Before last week, talk about Andrew Haigh's rich, slow-moving marital mystery, 45 Years, centered on its gorgeous cinematography and masterful acting by Tom Courtenay and Charlotte Rampling, elder statesmen of elite acting. The film is nominated for one Oscar, Actress in a Leading Role for Rampling, which is unsurprising. It screams Oscar. Elegant. Sad. British. Full of white people.
There's the rub: This year's Oscars are white. So white, you need sunglasses to look at arrays of nominee head shots. So white, people are boycotting, making hashtags, agitating for change.
"People," but not everybody. Rampling, for example, told French radio station Europe 1 that she thinks the backlash against the Oscars is "racist to white people" and that "We can never know…but perhaps the black actors did not deserve to be in the final straight." (She has since said her comments were "misinterpreted.")
It's inappropriate to write about the movie without at least mentioning that its lead said something racist. Because not to acknowledge your privileged position as a white person isn't great—but to openly deny it? That should be universally regarded as terrible.
But the movie, in which the willfully ignorant Rampling gives a great performance, isn't itself racist. It's good, in fact—haunting, slow, reserving its gut punches for silent, unexpected moments.
Before the Oscar nominations, the resulting backlash, and the backlash to the backlash, we spoke with director Andrew Haigh about the film and his decision to make Rampling such a focal point in it.
The story of a married couple confronting a secret buried in the Swiss ice is actually based on a short story, David Constantine's "Another Country," that features a man as its central character.
Haigh says he decided early on to tell the story from the perspective of the wife, who's grappling with the fact that her husband's first love died in a mountain crevasse. Rampling is at the center of the screen while Courtenay, her bumbling and distracted husband, lives on the periphery. He is even out of the frame in many scenes where he's present, and it is this purposefully blinkered perspective that makes the film so compelling.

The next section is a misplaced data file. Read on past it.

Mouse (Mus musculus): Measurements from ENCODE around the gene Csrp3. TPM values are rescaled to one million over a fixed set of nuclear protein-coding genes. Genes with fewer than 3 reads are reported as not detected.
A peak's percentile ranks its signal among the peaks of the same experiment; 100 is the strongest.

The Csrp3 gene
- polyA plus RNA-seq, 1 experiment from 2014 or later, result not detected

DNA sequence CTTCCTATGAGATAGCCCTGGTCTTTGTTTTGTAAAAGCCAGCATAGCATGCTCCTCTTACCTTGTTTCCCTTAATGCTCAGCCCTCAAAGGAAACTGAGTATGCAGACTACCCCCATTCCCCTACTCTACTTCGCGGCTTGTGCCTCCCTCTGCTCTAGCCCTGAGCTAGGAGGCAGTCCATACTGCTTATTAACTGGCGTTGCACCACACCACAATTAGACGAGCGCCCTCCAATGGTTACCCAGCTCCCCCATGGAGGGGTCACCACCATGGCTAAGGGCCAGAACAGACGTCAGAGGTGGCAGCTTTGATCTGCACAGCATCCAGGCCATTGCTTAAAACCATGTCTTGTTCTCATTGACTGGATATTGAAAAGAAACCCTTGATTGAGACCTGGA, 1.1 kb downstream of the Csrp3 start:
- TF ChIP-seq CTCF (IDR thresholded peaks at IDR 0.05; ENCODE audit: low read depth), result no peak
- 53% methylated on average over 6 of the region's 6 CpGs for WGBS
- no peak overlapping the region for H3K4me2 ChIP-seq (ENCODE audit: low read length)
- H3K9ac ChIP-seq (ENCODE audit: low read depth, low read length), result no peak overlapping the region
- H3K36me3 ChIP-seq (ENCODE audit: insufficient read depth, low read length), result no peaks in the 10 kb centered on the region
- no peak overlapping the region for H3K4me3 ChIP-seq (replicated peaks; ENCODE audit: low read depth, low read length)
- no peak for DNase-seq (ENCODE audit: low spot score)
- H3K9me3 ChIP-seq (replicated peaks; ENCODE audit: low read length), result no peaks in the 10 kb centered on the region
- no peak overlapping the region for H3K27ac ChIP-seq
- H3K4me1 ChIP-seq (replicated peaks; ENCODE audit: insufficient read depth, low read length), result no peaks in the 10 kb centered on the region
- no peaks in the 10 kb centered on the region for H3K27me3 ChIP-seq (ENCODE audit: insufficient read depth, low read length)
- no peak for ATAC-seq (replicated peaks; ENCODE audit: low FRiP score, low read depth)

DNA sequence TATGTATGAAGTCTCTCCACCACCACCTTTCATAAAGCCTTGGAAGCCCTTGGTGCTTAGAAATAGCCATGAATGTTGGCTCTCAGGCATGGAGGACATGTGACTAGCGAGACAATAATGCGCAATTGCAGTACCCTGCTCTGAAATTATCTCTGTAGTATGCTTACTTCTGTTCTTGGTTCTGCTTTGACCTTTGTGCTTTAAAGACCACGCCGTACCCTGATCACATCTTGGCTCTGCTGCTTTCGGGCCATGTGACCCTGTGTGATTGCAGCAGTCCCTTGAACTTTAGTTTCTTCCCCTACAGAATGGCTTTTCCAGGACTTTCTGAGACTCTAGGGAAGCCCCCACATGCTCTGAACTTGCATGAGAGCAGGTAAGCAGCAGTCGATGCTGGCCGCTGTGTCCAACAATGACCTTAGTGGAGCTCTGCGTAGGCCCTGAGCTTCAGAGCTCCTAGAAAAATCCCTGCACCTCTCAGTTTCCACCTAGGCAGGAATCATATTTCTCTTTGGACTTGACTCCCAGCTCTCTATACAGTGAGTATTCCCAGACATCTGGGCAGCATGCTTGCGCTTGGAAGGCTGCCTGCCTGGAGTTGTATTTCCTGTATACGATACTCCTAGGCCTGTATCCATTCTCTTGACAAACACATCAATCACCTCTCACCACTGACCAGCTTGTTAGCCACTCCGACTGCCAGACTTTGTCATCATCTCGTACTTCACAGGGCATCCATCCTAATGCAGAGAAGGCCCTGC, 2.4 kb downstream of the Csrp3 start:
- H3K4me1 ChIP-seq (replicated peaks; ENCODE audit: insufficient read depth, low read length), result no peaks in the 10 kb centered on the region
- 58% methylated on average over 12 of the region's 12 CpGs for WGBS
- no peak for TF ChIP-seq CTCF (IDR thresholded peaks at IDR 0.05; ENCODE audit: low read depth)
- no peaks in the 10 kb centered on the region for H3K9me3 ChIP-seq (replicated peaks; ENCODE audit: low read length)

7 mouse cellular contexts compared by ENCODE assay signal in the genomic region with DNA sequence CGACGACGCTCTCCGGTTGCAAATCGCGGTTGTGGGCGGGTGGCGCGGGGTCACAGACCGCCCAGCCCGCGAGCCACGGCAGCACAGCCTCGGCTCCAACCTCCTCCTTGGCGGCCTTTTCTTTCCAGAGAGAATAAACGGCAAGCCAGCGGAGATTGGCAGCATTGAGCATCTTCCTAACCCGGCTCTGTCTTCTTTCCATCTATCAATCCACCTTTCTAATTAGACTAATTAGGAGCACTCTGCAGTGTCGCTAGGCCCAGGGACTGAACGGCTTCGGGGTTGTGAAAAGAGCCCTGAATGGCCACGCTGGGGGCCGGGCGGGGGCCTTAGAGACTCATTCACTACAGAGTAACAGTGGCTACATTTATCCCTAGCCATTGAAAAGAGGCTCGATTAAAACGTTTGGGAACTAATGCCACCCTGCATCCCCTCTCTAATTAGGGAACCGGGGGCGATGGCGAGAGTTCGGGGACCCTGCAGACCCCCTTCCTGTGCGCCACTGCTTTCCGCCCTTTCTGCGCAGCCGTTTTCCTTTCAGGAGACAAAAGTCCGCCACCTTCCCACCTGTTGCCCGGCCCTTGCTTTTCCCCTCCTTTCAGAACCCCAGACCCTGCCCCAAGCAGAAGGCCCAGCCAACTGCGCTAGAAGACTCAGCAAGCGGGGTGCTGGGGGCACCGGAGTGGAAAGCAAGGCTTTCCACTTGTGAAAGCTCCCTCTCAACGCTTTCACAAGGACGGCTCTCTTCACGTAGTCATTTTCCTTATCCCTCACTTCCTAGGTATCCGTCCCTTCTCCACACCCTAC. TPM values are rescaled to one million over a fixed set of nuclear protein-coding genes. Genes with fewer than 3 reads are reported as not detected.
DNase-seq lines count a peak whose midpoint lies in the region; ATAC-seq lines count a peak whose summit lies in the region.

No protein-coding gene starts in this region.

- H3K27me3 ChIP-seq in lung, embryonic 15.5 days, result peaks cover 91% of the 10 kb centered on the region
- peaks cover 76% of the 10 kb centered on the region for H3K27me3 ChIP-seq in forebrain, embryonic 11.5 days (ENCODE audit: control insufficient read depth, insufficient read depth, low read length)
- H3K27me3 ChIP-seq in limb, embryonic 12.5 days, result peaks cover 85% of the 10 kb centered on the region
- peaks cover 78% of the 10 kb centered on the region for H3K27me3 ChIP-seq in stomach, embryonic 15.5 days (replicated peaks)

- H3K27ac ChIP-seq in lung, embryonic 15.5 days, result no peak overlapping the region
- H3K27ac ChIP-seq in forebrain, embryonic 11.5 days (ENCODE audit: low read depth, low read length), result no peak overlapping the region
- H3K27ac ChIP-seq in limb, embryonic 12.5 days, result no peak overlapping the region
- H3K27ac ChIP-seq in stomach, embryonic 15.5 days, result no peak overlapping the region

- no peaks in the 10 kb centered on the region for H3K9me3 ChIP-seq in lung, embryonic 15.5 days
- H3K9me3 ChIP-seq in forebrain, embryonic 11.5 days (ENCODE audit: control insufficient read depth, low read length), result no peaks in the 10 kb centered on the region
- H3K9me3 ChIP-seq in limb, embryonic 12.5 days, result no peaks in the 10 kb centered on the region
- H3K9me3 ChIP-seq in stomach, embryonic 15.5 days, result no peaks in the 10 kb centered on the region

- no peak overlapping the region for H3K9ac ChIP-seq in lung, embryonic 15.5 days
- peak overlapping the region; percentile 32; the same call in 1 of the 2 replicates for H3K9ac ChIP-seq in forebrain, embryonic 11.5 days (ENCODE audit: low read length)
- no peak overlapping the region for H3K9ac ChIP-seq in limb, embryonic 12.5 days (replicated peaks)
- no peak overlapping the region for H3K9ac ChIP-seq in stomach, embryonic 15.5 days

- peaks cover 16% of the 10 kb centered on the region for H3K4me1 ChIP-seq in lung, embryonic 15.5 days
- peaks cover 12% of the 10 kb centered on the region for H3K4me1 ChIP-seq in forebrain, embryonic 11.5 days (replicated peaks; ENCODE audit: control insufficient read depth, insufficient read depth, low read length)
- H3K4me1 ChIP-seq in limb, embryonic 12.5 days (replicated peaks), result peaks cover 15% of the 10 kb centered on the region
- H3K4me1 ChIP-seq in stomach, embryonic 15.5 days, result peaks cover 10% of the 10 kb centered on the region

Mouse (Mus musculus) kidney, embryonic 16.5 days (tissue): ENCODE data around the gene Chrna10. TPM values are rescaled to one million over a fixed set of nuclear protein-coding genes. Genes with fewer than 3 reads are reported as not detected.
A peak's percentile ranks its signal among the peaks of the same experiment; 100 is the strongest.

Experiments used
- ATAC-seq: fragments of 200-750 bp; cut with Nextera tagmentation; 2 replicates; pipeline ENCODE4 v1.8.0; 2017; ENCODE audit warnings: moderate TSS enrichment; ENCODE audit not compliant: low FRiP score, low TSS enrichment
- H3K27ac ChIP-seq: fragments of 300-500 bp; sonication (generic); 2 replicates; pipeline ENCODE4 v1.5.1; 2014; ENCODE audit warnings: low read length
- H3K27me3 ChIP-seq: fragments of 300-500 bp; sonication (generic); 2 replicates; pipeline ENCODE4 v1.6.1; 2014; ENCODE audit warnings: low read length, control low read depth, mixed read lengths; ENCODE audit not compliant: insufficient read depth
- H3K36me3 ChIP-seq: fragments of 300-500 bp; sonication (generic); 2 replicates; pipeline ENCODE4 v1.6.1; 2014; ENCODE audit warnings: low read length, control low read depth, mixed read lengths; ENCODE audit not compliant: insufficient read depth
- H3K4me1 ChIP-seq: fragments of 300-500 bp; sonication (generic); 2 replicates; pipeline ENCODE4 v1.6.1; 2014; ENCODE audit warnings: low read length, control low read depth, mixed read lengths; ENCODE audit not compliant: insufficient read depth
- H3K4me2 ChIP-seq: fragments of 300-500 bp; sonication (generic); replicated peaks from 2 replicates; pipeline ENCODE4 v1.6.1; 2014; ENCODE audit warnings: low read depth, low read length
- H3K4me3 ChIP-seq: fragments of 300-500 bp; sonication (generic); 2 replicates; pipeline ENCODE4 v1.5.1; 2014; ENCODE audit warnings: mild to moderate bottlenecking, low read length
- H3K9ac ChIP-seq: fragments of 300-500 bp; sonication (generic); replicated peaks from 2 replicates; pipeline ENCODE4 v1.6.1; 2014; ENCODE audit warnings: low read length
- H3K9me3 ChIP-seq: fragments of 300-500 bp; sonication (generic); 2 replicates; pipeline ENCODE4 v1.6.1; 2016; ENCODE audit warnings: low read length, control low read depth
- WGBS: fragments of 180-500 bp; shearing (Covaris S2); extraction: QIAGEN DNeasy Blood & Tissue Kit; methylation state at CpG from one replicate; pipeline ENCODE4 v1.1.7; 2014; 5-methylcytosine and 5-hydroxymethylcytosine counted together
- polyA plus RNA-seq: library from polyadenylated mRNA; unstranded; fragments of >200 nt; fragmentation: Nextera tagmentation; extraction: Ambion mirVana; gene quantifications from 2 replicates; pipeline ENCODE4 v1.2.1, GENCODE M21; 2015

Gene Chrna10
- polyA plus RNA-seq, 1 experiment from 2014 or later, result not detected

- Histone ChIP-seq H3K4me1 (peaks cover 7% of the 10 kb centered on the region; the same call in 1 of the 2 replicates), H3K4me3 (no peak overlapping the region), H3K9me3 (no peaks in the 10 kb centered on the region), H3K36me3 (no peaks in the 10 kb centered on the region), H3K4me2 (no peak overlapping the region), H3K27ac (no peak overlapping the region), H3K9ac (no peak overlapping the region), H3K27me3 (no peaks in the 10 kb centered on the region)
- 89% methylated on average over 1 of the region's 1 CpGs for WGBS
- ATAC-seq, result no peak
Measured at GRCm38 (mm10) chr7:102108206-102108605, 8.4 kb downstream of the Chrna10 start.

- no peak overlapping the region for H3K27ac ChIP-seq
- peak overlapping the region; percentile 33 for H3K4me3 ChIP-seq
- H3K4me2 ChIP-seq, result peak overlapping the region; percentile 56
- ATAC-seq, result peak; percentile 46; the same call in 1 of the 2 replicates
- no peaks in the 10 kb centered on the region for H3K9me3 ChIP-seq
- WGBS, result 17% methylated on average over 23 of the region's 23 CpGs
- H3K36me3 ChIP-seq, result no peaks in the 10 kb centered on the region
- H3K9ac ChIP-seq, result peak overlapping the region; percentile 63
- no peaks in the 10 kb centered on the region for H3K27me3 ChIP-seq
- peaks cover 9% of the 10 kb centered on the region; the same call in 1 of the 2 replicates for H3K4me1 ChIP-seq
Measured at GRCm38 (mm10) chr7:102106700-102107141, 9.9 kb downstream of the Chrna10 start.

"When you make that decision to tell it from a certain perspective, you try to find all the tools that you can, to make you realize that you are seeing this world through her eyes," Haigh says. "Keeping people out of the frame when you would normally have them in the frame is a good way to do that."
Rampling deftly leads the cast, and her character—a buttoned-up, childless woman on the verge of celebrating her 45th wedding anniversary to a man she suddenly doesn't know—is painfully real and quietly bleak, set perfectly in the film's flat landscape.
"The original story is set in Wales, which is full of mountains," Haigh says. "But the area that we set the film in is very flat and melancholy and strange almost. And I also just love this idea that the present of the story is very flat, and the past of the story is filled with mountains and glaciers and streams and waterfalls and things. I love that contradiction between the past and the present."
It's this pull between past and present that makes the film work. The present is a dull, wet, flat world inhabited by old people, and the past is a dramatic mountain range, where young and attractive people are filled with love but only ever seen at odd angles in a blurry slide show.
It's possible that Rampling's comments about the Oscars are also about this disconnect between a fantasy past and a real present. White people sometimes remember a magical past world that was "better" than this one. They imagine a time when people were judged only on their merits and those who were nominated for an award were genuinely the most deserving. White people won every time in that world, just by sheer ability. Of course, the movie industry's past was not idyllic for everyone. Nonwhite people were not only excluded from awards—they were excluded from Hollywood, from acting schools, from communities with the privilege of supporting someone following their dreams.
45 Years is a solid film, and Rampling certainly deserves her Oscar nomination. But when you watch it, remember that in 2015 there were almost no leading roles at all played by women of color. And it's impossible to win an award when there isn't even an opportunity to qualify.
Critic's Grade: A-
See IT: 45 Years is rated R. It opens Friday at Living Room Theaters.